While the number of money managers replacing their top staff in recent years has not been high, there have been some high-profile changes.
While surprise departures and leadership contests at asset managers make headlines, broader changes to succession planning have been underway.
Asset owners are facing new challenges as they navigate succession planning at the highest levels of their organizations.
CIOs and strategists at the largest asset management firms largely agree that investors are in for a bumpy ride in the second half of 2022.
Money managers agree that inflation, volatility and further market drops are all likely in the cards for investors, but opportunities exist.
The plunge in markets hit institutional investors' portfolios in the first half of this year, but that is not keeping CIOs on the sidelines.
Despite job changes and retirements, rollover IRAs haven't grabbed retirement market share from defined contribution plans in recent years.
As asset owners shift their ESG priorities to private markets from public ones, they will need and expect more from money managers.
Private markets managers are getting serious about incorporating ESG into investment strategies, while also raising money for ESG funds.
Regulators and industry-led initiatives promise to help asset owners assess how their ESG goals in private market investments are being met.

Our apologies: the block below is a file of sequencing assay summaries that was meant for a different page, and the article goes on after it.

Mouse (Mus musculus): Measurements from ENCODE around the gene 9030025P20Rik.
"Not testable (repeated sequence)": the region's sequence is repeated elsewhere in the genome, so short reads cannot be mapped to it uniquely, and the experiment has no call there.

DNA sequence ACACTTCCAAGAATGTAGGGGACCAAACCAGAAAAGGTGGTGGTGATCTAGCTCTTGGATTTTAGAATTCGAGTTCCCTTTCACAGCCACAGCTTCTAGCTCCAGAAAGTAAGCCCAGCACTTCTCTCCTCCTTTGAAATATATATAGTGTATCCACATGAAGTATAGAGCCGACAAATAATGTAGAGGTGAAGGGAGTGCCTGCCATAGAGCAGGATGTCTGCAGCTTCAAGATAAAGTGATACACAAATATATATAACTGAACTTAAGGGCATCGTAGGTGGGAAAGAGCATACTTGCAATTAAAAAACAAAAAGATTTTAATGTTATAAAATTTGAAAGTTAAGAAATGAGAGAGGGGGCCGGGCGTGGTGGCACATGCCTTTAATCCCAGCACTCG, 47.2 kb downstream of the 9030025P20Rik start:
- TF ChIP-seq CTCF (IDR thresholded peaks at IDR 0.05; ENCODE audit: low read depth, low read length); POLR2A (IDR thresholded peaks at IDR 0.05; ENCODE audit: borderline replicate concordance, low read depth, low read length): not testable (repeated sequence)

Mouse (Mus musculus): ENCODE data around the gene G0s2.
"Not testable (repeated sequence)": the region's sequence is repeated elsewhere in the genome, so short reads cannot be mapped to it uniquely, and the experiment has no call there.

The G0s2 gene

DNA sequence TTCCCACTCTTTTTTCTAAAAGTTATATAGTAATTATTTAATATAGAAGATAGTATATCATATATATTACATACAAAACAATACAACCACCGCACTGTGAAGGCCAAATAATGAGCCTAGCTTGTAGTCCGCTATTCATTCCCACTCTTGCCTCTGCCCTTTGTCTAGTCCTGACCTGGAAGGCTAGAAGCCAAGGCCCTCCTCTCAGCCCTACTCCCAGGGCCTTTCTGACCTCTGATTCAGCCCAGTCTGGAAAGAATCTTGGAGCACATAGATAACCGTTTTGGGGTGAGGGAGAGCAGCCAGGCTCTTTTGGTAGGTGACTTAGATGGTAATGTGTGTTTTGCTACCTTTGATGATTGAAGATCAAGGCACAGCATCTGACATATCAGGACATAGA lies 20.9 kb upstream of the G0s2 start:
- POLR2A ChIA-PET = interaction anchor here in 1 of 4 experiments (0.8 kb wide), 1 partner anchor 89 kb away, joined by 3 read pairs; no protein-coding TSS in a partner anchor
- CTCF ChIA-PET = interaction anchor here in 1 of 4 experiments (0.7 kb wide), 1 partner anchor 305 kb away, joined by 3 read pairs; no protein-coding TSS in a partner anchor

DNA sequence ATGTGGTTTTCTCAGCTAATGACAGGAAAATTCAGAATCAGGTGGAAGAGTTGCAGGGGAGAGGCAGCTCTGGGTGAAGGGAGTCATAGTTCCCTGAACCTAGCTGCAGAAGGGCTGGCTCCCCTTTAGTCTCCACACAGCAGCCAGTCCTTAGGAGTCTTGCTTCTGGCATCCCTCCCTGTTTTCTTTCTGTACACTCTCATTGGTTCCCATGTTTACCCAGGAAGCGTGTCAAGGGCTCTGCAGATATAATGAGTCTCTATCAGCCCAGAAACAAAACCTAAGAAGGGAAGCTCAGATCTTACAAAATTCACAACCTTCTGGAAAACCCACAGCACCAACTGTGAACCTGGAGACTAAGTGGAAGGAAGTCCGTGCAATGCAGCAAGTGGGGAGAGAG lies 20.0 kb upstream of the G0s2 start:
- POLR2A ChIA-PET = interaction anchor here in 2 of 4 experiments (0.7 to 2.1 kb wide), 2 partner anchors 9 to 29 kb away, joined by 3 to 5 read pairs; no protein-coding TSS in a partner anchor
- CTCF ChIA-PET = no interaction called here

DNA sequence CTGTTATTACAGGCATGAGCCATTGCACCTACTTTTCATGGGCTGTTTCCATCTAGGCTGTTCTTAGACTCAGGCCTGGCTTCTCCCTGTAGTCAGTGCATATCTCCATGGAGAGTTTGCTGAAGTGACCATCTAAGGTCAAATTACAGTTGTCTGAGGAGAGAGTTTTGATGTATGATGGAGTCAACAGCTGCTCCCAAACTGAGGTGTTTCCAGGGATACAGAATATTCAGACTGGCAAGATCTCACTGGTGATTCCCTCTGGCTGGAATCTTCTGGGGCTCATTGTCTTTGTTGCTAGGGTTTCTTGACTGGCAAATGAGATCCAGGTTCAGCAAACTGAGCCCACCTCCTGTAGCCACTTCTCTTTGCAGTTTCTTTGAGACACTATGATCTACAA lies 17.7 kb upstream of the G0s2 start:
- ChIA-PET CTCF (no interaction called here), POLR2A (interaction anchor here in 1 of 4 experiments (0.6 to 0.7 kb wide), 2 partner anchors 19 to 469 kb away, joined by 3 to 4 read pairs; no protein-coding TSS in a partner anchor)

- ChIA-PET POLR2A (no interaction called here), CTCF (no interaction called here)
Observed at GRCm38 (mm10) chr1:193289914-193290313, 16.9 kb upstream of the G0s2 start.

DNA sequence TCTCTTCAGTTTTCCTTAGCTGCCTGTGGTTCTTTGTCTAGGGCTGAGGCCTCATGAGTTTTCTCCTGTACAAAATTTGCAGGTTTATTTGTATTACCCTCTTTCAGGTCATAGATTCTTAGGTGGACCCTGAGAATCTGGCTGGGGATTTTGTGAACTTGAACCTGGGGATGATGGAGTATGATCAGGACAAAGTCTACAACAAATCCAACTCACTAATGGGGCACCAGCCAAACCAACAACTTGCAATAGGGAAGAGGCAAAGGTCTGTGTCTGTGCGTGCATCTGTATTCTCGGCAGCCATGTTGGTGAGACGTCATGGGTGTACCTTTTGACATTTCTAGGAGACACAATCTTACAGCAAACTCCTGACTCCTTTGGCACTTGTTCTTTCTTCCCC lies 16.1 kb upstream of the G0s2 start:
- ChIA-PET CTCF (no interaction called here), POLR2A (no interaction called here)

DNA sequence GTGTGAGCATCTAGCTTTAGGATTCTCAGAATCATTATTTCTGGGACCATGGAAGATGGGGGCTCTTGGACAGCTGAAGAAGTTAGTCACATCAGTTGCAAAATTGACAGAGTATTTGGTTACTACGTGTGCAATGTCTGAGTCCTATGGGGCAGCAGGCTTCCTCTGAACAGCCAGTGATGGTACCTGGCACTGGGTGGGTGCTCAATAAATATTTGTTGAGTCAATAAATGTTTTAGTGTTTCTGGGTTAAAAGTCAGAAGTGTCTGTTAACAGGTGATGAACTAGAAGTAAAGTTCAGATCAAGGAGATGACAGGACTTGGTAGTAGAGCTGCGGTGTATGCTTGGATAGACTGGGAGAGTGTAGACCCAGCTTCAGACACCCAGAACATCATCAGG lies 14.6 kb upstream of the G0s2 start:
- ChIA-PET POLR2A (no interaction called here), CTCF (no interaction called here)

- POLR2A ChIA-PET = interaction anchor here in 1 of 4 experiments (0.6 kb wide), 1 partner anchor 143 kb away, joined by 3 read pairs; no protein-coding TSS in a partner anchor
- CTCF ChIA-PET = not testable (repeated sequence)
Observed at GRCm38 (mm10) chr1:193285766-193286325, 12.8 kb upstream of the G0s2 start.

Real estate managers are seeing more and more that ESG factors can impact their bottom line.
Seven years after U.K. pools were formed to reduce costs and widen opportunities for local government pension funds, assets are growing.
LGPS investment pools are sharpening their ESG priorities and leveraging their collective scale to improve disclosure and action.
Actions by the Texas Employees Retirement System have led to lower-cost high-yield exchange-traded funds for all investors.
ETF issuers have worked hard to make bond ETFs more appealing to insurance companies, and those efforts appear to be gaining traction.
Geopolitical tensions point to growing complexity facing U.S. investors amid China's continued emergence as an economic superpower.
An influx of new retirement income products has reached the market giving defined contribution plans more choices and more plan design styles.
Small businesses were the biggest takers of PEPs in 2021, a trend that is expected to intensify in 2022 as the labor market tightens.
Key lawmakers are looking to pass a SECURE 2.0 package in 2022 before midterm elections throw roadblocks into the process.
Stability will be a buzzword for China in 2022, one thing poised to change is overseas investors’ appetite for mainland-listed A shares.
Rising inflation and expected interest rate hikes this year may hurt most — but not all — bonds' performance.
Money managers are optimistic about their businesses in 2022, albeit wary of potential ravages from inflation and lower equity allocations.
Infrastructure investors are expected to move into core, while real estate investors are expected to take on more risk.
Climate change is likely to dominate ESG priorities for investors in 2022, but social concerns are moving up the list as well.
On the regulatory front, the Biden administration was busy in its first year in office, and all indications point to an eventful 2022 as well.